Numerous conflicts of opinion surround the Thylacocephala, of which the split between the “Italian school” and rest of the world is the most notable. Based on poorly preserved fossils from the Osteno deposits of Lombardy, Pinna et al. erected the class Thylacocephala.Based on inferred cirripede affinities the authors concluded the frontal lobed structure was not an eye, but a 'cephalic sac'. This opinion arose from the misinterpretation of the stomach as a reproductive organ (its contents included vertebral elements of fish, thought to be ovarian eggs). Such an arrangement is reminiscent of cirripede crustaceans, leading the authors to suggest a sessile, filter feeding mode of life, the 'cephalic sac' used to anchor the organism to the seabed. The researchers have since conceded it is highly improbable the ovaries are situated in the head, but maintain that the frontal structure is not an eye. Instead they suggest the 'cephalic sac' is covered with microsclerites, their arguments most recently presented in Alessandrello et al.
Instead the authors suggest the sac is used to break down coarse chunks of food and reject indigestible portions.
All other parties interpret this as a large compound eye, the hexagons being preserved ommatidia (all researchers agree these are the same structure).This is supported by fossils of Dollocaris ingens which are so well preserved that individual retinula cells can be discerned. The preservation is so exceptional that studies have shown the species' numerous small ommatidia, distributed over the large eyes, could reduce the angle between ommatidia, thus improve their ability to detect small objects. Of the arguments above, it is posited by opponents that eyes are complex structures, and those in the Thylacocephala display clear and numerous affinities with compound eyes in other arthropod fossils, down to a cellular level of detail. The 'cephalic sac' structure itself is poorly preserved in Osteno specimens, a possible reason for interstitial 'sclerites'. The structural analogy with a cirripede peduncle lost supporting evidence when the 'ovaries' were shown to be alimentary residues, and the sac muscular system could be used to support the eyes. The unusual position of the stomach is thus the strongest inconsistency, but the Thylacocephala are defined by their unusual features, so this is not inconceivable. Further, Rolfe suggests the eyes' position can be explained if they have a large posterior area of attachment, while Schram suggests that the stomach region extending into the cephalic sac could result from an inflated foregut or anteriorly directed caecum.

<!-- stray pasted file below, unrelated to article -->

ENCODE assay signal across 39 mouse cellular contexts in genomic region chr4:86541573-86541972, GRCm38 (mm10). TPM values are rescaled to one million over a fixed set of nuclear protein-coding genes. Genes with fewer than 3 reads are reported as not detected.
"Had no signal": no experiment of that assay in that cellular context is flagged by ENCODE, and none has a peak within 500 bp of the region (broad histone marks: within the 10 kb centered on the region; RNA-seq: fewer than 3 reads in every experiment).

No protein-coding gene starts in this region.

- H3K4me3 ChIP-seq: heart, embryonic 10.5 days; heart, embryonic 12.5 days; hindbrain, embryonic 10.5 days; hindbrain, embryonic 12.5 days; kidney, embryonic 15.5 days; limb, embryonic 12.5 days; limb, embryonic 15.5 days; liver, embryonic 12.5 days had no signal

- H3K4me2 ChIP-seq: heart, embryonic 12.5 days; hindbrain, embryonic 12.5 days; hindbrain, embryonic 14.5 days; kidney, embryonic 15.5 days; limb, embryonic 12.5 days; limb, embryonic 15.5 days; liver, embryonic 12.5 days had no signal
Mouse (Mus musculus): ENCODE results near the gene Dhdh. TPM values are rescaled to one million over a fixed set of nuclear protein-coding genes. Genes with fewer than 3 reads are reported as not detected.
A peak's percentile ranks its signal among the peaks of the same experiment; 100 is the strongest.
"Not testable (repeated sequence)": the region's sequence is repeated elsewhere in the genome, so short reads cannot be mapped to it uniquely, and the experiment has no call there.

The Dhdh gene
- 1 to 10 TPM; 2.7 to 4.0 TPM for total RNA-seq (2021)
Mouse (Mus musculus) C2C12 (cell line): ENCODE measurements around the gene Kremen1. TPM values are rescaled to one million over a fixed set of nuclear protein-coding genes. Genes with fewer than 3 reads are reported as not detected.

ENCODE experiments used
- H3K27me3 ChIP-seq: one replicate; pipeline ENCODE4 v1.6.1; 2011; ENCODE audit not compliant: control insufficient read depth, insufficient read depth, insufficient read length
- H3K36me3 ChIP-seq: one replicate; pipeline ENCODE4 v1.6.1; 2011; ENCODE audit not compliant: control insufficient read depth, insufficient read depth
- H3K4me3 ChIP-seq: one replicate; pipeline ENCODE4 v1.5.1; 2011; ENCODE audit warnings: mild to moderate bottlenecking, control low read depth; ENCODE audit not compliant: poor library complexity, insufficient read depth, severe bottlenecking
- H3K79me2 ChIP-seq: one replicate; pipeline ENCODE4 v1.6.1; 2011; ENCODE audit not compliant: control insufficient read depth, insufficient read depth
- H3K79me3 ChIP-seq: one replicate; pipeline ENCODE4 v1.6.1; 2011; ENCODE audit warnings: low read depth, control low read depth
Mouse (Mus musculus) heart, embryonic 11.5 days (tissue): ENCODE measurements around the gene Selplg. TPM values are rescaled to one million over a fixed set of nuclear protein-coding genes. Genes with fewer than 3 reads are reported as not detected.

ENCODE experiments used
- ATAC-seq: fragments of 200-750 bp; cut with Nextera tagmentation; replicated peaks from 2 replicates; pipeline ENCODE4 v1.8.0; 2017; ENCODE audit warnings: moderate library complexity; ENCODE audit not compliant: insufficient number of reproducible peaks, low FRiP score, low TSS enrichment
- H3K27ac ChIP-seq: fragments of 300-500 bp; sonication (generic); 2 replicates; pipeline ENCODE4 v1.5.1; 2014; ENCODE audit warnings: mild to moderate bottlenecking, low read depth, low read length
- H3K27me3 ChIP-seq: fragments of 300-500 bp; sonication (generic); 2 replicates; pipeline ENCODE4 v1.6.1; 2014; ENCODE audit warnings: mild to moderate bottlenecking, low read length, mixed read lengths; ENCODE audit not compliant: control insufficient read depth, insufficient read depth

Discussion of the matter has ceased in the last decade, and most researchers accept the anterior structure is an eye. Confusion is most likely the result of differing preservation in Osteno.
Numerous modes of life have been suggested for the Thylacocephala.
Secrétan suggested Dollocaris ingens was too large to swim,so inferred a predatory 'lurking' mode of life, lying in wait on the sea bed and then springing out to capture prey. The author also suggested it could be necrophagous, supported by Alessandrello et al., who suggest they would have been incapable of directly killing the shark remains found in the Osteno specimens' alimentary residues. Instead they surmise the Thylacocephala could have ingested shark vomit which included such remains.